2 1/2 Stars

I suspect ones enjoyment of 21 Jump Street, will depend on how far removed from high school, you may be. Those familiar with the 1980s television series may find this comedy less amusing than those born after the show’s cancelation. It stars two likable, yet bland leads in Channing Tatum and Jonah Hill. They are cast here as partners on a police force that doesn’t seem to have much use for them. Because of their youthful appearance, the duo is handpicked to go undercover and pose as students. It seems that a new, and deadly designer drug has hit the market. The task force on the case has pinpointed a central high-school as the source. The operation is run by a loud, overbearing captain, played by Ice Cube. He instructs Schmidt and Jenko to infiltrate the dealers and find the suppliers.
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Hunt to Kill (2010) – Review

2 1/2 Stars

Hunt to Kill begins like Cliffhanger and ends like First Blood, and in today’s B-movie offerings, that’s ingenuity. Typically these flicks only rip-off one blockbuster. Instead of Sly Stallone we have Steve Austin as a border patrol agent, a man still traumatized over of the death of his partner. He is also a loving father to a hormonal teenage daughter. She’s the kind of obnoxious (albeit beautiful) character that is perpetually snooty even while being pistol whipped by bad guys. Hunt to Kill is something of a novelty in that it features no less than three cast members from The Expendables. It comes as no surprise then that the highlight of the film is an extended hand-to-hand fight scene between Austin and Gary Daniels. For fans of either man, that sequence alone makes this required viewing.
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Moneyball (2011) – Review

4 Stars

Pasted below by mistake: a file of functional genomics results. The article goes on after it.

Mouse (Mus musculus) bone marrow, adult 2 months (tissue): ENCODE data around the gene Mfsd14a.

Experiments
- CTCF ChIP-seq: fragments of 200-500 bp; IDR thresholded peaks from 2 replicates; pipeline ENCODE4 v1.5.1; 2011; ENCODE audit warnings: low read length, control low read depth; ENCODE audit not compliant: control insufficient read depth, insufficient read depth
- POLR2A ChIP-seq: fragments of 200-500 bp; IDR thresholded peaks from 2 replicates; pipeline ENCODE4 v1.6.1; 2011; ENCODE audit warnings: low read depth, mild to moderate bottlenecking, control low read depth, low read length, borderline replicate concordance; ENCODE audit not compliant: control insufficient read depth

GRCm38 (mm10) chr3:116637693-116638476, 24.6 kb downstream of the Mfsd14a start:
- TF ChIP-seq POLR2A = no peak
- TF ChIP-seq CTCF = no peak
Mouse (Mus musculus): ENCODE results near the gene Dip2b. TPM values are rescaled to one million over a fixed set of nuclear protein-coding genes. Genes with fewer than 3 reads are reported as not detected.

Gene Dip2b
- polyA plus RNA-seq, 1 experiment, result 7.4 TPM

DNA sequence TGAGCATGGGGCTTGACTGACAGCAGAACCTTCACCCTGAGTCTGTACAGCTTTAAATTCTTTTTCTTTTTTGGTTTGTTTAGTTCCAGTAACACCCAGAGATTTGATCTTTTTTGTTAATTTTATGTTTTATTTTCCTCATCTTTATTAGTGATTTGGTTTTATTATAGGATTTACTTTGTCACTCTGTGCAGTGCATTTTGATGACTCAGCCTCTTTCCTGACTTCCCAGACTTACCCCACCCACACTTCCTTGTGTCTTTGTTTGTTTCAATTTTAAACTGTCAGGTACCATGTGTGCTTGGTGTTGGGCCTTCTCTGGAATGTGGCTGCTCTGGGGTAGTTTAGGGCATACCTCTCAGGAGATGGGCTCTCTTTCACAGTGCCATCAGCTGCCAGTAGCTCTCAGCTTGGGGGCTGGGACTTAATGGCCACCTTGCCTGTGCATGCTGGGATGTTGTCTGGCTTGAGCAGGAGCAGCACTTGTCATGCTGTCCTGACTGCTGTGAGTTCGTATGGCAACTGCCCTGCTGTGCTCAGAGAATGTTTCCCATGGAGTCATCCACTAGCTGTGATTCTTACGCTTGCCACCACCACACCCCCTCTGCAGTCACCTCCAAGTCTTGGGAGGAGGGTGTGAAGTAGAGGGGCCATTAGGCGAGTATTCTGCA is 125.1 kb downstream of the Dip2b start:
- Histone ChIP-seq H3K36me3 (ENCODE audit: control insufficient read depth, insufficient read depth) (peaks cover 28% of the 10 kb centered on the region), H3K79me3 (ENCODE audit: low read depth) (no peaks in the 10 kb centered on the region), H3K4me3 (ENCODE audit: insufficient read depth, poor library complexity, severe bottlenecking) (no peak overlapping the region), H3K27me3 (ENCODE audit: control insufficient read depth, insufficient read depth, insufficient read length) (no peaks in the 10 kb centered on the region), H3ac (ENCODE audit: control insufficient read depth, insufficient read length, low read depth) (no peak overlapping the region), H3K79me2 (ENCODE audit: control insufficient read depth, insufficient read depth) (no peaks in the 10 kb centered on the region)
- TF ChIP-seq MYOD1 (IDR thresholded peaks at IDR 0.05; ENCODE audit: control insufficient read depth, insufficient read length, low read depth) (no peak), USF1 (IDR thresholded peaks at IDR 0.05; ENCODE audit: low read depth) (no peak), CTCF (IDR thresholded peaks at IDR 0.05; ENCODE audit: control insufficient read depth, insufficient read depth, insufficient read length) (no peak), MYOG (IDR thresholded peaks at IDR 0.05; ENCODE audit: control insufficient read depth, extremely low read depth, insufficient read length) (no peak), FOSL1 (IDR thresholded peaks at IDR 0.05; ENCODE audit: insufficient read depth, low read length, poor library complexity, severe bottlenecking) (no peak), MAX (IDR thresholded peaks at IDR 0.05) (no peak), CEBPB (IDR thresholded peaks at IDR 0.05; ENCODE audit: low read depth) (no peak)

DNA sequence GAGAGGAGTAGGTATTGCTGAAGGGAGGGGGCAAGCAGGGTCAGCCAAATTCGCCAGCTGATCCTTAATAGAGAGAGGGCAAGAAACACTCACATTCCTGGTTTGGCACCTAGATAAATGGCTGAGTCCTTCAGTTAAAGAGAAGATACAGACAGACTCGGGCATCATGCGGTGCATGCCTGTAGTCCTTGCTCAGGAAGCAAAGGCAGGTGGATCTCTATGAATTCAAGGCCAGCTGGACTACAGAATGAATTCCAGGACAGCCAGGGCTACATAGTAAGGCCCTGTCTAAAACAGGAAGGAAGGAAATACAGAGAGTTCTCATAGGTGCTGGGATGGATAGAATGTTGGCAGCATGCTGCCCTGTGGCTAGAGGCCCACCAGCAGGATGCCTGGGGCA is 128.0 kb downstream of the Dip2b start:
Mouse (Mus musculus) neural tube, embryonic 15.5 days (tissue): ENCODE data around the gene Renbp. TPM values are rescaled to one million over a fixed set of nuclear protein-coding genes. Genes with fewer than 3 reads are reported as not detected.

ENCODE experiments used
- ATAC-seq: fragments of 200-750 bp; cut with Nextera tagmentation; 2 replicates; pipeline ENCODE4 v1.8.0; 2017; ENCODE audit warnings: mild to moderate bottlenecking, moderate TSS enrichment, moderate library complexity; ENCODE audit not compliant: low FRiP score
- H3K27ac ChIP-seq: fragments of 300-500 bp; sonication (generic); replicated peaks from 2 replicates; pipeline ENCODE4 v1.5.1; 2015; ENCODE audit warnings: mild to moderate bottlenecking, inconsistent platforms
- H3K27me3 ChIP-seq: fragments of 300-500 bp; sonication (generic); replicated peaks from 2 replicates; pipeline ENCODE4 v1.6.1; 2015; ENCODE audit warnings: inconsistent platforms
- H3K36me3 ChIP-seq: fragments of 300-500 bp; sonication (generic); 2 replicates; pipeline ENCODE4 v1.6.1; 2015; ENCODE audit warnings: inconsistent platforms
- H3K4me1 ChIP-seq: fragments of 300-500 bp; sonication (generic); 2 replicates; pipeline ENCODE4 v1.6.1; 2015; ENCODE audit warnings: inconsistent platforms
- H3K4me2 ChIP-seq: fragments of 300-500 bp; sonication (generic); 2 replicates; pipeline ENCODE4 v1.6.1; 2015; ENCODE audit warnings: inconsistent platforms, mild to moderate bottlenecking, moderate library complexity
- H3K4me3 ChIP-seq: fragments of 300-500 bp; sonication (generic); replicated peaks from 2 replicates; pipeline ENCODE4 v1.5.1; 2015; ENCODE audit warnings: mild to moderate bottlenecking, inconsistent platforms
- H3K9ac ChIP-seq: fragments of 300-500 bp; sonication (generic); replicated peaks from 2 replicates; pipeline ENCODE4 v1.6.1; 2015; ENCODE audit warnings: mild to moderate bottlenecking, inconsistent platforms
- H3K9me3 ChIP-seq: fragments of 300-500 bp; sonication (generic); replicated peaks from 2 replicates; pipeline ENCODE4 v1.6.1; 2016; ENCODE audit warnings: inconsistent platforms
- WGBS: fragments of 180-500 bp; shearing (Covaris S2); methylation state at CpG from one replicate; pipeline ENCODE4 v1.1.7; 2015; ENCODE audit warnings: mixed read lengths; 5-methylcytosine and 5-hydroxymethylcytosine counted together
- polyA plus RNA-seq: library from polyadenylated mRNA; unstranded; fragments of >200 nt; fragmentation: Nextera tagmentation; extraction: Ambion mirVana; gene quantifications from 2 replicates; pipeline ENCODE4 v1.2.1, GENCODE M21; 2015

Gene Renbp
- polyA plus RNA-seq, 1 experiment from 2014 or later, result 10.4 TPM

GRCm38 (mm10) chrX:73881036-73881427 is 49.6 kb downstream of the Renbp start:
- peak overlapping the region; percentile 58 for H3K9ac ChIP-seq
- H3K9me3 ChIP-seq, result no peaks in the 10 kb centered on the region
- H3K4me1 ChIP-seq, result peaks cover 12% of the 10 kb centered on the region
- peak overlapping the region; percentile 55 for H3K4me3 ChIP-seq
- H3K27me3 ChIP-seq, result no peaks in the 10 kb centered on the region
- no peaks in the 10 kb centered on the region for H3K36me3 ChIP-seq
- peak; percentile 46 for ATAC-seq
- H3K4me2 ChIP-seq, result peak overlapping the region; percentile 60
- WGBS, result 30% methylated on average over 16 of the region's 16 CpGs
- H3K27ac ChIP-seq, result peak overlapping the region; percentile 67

Moneyball is an utterly absorbing baseball drama that features Brad Pitt’s most sensational performance in years. This unconventional sports film explores the financial woes of the Oakland A’s franchise. How does a team with a $39 million dollar payroll compete with top tier clubs like New York? General Manager Billy Beane (Pitt) adopts a new way of looking at the value of an individual player, along with his assistant Peter (Hill), the pair begins using a statistical equation to ‘manufacture’ wins. It was a wildly successful experiment that resulted in a MLB record setting 20 straight victories during the course of the 2002 season.
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Yakuza Weapon (2011) – Review

3 Stars

Yakuza Weapon is the latest bizarre import from cult Japanese filmmakers Tak Sakaguchi and Yûdai Yamaguchi. If you’re not familiar with their work let me run down a list of past titles, Battlefield Baseball, Samurai Zombie, and Meatball Machine. Sakaguchi and Yamaguchi’s latest collaboration is an outlandish fantasy with odd bits of humor, raunchiness and vast amounts of violence that adds to its mad dash concoction.
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Target Practice (2008) – Review

4 Stars

On the way to a remote location to enjoy fishing and drinking, a group of five friends encounter a violent hostile militia bent on killing each one of them. That’s the basic setup for Target Practice, the ambitious and exhilarating debut film from Richmond Riedel. A former editor, Riedel shows himself to be a gifted filmmaker and an exciting new talent on the scene. His film is like a Ludlum novel mixed with Walter Hill’s Southern Comfort wrapped in the visual stylings of Peter Berg.
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The Mortician (2011) – Review

3 1/2 Stars